Cover Image: The Swimmers

The Swimmers

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Member Reviews

I love this author. She has a very unusual writing style. In this one, which may be somewhat autobiographical, the main character is experiencing dementia. And the narrators are third parties, including the daughter of the main character. It's very short. And beautifully written. And I appreciate the fact that it's told in an unusual manner.
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5 Stars

I am grateful to Knopf Doubleday Publishing Group for sending me an advanced copy of this book for review.

Tears were shed during the reading of this book.

Julie Otsuka is proving to be a consistently powerful author. This story was amazing, form the setup to the structure. This story was told in a very unique combination of normal linear prose, poetry, and some more experimental styles. The story of the pool and it's parallels to life in general is beautifully realized and proves to be one of the more interesting ways to introduce characters that I've ever read. The following story is emotional and heartbreaking, and is told in such an artful way that the impact is even greater.

This is a story of a single life, and the history of many people at the same time. It speaks about love, loss, family, and belonging. It elaborates on the different relationships people have with each other and the different ways these feelings manifest. This is a slow and quiet story about memory and connection, and the love between a mother and daughter. It was all so beautiful, and all fit onto so few pages.

I recommend this to readers of historical fiction and cultural stories.
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I started reading this without even skimming through the book's description. I have read Julie Otsuka's novels before and I am a fan, so I trusted her. At first, I thought it was going to be about the swimming pool and its swimmers. I enjoyed that part quite a bit. Then the story took a turn to focus on Alice, one of the swimmers, and her daughter. It was beautiful and heartbreaking, and quite honestly, completely unexpected that it hurt.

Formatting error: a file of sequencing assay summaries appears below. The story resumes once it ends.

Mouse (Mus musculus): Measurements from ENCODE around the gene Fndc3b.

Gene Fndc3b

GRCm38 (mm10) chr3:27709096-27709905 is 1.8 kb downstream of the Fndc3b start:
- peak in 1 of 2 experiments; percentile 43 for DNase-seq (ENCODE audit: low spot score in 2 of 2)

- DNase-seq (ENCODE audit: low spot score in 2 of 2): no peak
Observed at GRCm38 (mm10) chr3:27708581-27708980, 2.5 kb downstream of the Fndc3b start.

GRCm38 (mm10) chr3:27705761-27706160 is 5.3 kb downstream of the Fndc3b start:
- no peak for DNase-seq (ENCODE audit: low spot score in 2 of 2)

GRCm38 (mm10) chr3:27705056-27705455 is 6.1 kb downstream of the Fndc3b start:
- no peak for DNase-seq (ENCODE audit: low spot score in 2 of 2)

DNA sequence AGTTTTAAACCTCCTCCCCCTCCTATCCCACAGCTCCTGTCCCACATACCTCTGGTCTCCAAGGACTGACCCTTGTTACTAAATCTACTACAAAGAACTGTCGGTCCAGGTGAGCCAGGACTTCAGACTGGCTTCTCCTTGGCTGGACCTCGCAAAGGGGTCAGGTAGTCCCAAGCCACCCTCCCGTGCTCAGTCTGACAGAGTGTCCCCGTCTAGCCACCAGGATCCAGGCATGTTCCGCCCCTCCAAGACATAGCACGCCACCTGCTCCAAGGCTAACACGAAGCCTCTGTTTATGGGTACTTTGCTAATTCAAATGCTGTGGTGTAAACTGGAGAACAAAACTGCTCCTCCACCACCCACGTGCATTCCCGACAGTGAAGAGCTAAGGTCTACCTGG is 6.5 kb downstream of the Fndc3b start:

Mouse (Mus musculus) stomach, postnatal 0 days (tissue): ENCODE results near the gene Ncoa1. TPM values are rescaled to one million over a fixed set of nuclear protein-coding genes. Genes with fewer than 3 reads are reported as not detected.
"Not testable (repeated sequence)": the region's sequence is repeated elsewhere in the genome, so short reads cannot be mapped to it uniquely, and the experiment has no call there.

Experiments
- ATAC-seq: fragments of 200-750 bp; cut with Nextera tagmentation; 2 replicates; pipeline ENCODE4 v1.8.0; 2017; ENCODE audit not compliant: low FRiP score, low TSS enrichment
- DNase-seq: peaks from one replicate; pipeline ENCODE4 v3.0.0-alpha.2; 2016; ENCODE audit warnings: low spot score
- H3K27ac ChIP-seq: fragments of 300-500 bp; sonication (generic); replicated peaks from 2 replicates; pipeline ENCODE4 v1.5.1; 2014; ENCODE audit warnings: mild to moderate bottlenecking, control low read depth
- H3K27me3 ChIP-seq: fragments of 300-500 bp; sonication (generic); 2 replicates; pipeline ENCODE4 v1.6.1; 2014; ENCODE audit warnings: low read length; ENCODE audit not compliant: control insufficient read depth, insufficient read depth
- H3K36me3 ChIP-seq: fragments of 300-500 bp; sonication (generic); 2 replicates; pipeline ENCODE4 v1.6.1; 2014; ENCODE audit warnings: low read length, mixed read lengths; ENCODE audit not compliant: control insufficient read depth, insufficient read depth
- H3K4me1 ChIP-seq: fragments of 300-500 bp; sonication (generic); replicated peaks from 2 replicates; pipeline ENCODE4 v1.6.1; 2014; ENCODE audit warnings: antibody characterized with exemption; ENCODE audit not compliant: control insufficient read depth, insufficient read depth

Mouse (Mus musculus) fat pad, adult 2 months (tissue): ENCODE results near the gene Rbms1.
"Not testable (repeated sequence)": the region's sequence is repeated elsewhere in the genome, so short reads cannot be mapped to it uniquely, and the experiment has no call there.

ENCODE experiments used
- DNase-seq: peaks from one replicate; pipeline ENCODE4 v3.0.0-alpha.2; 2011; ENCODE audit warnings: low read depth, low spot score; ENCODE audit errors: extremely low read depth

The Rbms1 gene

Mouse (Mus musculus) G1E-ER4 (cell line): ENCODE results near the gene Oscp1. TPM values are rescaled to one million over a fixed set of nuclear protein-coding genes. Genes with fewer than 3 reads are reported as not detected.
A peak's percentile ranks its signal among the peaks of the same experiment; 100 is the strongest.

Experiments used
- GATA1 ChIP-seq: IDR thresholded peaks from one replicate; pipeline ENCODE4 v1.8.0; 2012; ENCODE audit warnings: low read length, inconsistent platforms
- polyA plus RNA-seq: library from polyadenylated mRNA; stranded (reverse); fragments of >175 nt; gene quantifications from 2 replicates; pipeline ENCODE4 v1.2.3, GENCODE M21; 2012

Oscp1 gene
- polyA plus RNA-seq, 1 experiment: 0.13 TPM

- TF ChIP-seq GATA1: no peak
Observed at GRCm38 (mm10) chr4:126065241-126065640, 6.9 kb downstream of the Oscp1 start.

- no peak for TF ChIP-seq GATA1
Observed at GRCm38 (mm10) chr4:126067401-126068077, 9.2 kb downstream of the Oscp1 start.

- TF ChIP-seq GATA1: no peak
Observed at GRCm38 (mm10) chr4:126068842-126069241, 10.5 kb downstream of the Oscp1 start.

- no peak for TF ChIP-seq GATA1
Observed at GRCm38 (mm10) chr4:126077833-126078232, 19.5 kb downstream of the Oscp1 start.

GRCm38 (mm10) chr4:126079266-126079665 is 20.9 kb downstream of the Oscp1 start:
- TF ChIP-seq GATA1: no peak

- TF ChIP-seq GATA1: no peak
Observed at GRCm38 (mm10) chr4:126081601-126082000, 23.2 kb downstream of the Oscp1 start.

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Like Julie Otsuka's previous books - her 2002 debut novel, When the Emperor was Divine, which dealt with Japanese American internment during World War II, and her second novel, The Buddha in the Attic (2011), about Japanese picture brides, The Swimmers is bound to be an instant classic. It's important to note, however, that this novel definitely differs from her previous efforts. It is a more personal and intimate story, which should be obvious even in the fact that the characters are named and have very specific histories. Still, this has the same unique storytelling flair that characterizes Otsuka's other memorable novels.
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This book is a tiny love letter to those lap swimmers in the local YMCA or public pool. As a lap swimmer myself, reading this book is like a chlorinated hug for those of us who love the daily ritual of diving in and following the pool lines back and forth. The Swimmers is poetic, engrossing, and just about perfect. My favorite read this fall.
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I actually really like this book about a mother and daughter relationship.  This book starts with a mother who consoles  herself with swimming.  When her displacement activity is taken from her, she focuses on her relationships.  I really enjoyed the story.
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